Monday, August 30, 2010

A drive down to Byron

Byron Bay is a tourist spot in northern New South Wales, known as a hippie retreat (though it's changed a lot in the past couple of decades). It's under an hour south from our house, so Mum, Dad and I took a drive down today to enjoy the beautiful winter weather!
Apparently there used to be more goats, but I only spotted this one
This is the most eastern point in Australia, and we spotted both whales and dolphins cresting.
Dad and I walked down to the lookout on the water which was hard on the knees on the walk down, but much harder on the way up!
We then drove further south to Lennox Head, and enjoyed our sandwiches overlooking the water and the tea trees.
We stopped in at Bangalow, which is a very quaint little town with a bustling main street filled with boutiques and antiques. It's always satisfying to go into a store selling bits and pieces from overseas and smugly knowing that you got a much better price for a similar mandala in Nepal (about 1/10th of the selling price here!!) , or that jewelery box type drawer set you saw in El Dorado for about $10 selling for $115 here but didn't buy because it was a bit twee.

It was a lovely way to spend my last day in Australia...well, I might be flying out tomorrow if my letter of invitation arrives in time!!!

Wednesday, August 25, 2010

And I'm Off

Today marks exactly 8 weeks of time off for me, and to celebrate I've accepted a deployment through RedR Australia to Pakistan. I'll be working for UNICEF as an Emergency Resource Mobilisation and Contribution Management Specialist for the next three months.

It's going to be a challenging and busy deployment, something I'm looking forward to tremendously.

Thursday, August 19, 2010

World Humanitarian Day

My body is quite happily in the routine of waking up at 9am. I enjoy a nice hot shower, with no shortage of nice products, and my hair doesn't change colour or fall out from the bad water quality. I quite happily pad into the kitchen and pour myself some cereal with nice fresh milk, or make myself some toast with bread that hasn't been drenched with sugar. This morning I put my sheets in the washing machine, a machine that fills up automatically and rinses and spins automatically as well. I sat down at my laptop, connected through wifi to a pretty fast internet connection and didn't have to worry about the power going out. And I thought how much the little comforts of home mean to an aid worker. Forget about the big ticket things like a functioning state or the assurance of basic human rights, I'm talking about the little things you don't even notice until your hair is falling out, you haven't eaten sqaure bread in months, and your back is sore from hauling water into the washing machine and rinsing everything by hand. And you're doing all of this with an armed guard outside in the courtyard.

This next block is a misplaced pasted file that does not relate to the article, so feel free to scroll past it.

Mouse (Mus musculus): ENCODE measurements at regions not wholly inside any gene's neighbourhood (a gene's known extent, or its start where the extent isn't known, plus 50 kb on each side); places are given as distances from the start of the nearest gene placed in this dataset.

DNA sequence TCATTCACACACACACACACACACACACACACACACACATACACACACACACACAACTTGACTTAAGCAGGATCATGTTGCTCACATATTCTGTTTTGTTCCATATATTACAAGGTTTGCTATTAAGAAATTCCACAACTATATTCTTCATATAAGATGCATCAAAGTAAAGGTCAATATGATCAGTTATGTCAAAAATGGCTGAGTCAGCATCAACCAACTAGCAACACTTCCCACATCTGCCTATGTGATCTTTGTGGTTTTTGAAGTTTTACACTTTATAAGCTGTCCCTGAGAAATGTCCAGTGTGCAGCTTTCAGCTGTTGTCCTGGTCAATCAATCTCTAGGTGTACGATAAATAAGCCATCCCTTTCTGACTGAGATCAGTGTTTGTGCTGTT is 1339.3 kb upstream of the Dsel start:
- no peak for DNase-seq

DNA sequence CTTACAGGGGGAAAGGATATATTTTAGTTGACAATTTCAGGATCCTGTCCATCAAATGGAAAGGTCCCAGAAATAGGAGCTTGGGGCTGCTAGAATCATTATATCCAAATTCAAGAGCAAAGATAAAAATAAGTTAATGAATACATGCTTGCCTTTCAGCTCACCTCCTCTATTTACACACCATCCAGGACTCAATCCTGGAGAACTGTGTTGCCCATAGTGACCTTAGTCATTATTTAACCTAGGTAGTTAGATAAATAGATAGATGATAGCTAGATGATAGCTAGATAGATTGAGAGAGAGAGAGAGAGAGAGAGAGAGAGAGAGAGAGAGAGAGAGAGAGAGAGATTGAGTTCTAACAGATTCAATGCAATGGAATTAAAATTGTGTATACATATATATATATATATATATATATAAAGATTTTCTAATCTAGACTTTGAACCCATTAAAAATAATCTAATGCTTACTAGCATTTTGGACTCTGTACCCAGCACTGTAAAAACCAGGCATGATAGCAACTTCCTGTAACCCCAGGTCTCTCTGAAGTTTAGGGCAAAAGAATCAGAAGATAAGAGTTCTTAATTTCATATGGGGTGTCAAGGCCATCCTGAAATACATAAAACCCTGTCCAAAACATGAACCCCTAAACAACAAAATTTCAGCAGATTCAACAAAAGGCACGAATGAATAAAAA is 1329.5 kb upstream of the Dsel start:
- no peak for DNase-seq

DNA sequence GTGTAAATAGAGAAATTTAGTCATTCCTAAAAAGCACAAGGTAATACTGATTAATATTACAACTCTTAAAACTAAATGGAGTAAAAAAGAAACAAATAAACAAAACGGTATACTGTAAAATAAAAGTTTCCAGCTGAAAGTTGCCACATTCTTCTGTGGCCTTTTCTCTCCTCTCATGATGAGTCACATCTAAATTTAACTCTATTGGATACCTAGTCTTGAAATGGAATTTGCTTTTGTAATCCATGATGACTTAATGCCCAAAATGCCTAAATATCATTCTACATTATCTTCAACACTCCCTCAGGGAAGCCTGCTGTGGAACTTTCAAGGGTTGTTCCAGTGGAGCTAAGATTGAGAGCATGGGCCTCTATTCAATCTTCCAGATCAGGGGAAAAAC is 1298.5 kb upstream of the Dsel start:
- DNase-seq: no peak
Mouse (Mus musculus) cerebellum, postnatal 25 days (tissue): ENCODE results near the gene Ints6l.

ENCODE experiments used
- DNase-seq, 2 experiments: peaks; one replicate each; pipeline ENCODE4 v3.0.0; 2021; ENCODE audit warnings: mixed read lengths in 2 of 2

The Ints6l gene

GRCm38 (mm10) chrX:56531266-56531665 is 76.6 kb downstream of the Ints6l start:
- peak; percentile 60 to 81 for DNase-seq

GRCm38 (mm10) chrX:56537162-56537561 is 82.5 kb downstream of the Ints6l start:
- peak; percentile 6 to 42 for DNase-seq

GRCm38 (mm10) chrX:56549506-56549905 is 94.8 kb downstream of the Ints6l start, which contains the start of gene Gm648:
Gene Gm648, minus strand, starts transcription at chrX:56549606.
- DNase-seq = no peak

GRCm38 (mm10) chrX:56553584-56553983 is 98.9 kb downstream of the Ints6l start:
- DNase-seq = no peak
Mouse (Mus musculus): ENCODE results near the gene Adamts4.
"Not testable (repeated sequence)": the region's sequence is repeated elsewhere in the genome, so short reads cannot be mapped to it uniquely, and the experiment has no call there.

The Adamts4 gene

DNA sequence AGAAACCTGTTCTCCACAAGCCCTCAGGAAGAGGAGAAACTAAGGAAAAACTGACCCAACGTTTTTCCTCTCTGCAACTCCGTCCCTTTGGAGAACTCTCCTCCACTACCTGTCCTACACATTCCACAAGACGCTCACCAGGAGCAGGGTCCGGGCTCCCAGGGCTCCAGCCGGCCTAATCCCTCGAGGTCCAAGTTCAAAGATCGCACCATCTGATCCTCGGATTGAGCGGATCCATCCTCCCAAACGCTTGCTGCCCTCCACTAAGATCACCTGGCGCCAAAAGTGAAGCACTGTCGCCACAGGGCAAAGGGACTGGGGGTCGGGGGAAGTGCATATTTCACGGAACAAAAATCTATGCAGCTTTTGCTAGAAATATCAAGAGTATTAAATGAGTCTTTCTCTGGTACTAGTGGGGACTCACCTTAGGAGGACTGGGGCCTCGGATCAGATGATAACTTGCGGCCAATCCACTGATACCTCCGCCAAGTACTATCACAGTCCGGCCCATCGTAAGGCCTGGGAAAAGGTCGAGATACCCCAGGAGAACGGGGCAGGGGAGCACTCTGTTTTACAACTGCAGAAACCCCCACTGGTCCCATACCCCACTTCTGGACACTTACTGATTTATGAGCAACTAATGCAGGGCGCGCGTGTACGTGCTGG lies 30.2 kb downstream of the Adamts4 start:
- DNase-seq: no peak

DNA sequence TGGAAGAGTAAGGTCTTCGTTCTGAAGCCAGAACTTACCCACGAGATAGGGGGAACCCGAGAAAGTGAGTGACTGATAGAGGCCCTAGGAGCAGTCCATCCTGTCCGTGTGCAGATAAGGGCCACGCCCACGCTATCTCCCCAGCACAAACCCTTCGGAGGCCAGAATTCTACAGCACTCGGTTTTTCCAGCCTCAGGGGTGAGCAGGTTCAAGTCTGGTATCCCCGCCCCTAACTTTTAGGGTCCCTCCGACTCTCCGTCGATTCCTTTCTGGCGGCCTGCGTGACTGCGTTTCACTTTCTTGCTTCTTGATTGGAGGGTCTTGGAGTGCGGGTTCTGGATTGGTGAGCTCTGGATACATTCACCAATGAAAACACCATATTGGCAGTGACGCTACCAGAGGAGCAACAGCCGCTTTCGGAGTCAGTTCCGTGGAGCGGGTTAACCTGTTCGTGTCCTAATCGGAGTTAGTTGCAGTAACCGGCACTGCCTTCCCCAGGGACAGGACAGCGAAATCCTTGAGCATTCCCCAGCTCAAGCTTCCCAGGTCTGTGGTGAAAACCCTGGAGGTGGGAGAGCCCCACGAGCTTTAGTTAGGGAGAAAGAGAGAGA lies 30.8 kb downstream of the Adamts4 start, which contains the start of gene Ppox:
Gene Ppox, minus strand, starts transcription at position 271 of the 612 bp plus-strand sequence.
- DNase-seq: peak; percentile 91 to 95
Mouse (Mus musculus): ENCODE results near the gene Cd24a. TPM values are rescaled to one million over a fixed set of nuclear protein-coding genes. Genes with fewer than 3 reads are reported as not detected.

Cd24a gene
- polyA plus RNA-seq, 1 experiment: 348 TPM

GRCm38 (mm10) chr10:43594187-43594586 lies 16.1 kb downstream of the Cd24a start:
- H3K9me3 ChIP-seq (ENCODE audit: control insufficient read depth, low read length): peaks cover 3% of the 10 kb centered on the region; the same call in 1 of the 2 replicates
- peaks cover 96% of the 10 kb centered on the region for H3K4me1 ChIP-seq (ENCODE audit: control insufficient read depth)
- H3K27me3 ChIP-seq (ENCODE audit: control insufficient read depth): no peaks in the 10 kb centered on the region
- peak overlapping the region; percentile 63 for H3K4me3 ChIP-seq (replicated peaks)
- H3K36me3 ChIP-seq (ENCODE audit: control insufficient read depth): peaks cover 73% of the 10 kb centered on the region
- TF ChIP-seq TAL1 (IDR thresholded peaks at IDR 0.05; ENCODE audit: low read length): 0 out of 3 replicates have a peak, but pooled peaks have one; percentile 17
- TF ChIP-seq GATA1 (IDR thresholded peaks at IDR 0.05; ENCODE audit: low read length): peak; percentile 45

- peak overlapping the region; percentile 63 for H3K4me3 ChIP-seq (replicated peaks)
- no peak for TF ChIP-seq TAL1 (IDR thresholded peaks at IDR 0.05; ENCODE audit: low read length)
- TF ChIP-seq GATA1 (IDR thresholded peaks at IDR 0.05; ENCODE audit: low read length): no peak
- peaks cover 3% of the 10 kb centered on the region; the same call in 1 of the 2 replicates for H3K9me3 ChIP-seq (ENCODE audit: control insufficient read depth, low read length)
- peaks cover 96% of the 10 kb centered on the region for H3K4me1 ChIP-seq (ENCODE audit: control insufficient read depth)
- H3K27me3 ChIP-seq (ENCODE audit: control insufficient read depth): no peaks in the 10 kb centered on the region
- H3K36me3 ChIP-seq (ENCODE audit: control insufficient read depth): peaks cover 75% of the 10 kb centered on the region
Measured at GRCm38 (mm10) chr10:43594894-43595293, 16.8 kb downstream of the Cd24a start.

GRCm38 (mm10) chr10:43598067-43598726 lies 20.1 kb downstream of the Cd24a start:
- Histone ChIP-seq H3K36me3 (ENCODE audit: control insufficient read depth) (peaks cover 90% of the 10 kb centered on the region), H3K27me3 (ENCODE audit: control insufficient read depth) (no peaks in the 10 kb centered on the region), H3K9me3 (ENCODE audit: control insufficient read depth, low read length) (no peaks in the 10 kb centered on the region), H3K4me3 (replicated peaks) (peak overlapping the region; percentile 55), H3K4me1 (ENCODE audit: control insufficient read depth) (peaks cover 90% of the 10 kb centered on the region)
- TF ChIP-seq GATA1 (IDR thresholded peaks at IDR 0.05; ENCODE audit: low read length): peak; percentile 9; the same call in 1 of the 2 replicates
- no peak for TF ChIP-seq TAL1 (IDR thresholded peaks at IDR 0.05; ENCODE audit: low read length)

Today is World Humanitarian Day, and I think about my colleagues around the world who are missing out on the comforts of home. They're doing it tough in Pakistan, in Haiti, in Niger, in Gaza and so many other countries around the world that are suffering the effects of natural disasters or conflict, or both. I think of those colleagues who are nationals of affected countries, who still come to work every day even though they might have lost family members or their home. I think of these colleagues who have chosen to forgo the comforts of home to use their skills to contribute towards a better future. I think about those colleagues that have lost their lives in the pursuit of such a future, and am thankful that there is a day to recognise them.

Tuesday, August 17, 2010


I'm back to reading "Pride and Prejudice and Zombies" which is keeping me entertained. Here's another spin on Austen...

Monday, August 16, 2010

Adventuring for alcohol

The unemployment boredom has taken hold (for you readers out there, not for me! Did you notice the new title??); there's not a whole lot to report. I promised you a story from mine and Em's stay on Lamu Island a while ago, so here it is.

Emma and I had almost polished off the bottle of duty free Bomboy Sapphire I'd brought, over the course of a few lazy evenings on safari. For some crazy reason, I'd always leave Em in charge of pouring the drinks, and would end up with a drink that was more gin than tonic. By the time we got to Shela village on Lamu Island, there remained enough gin for two small glasses each. So we spent our first evening on a balcony overlooking a pool, beside which sat a group of men piously reading the Koran to each other, and quietly finished our last remnants of gin.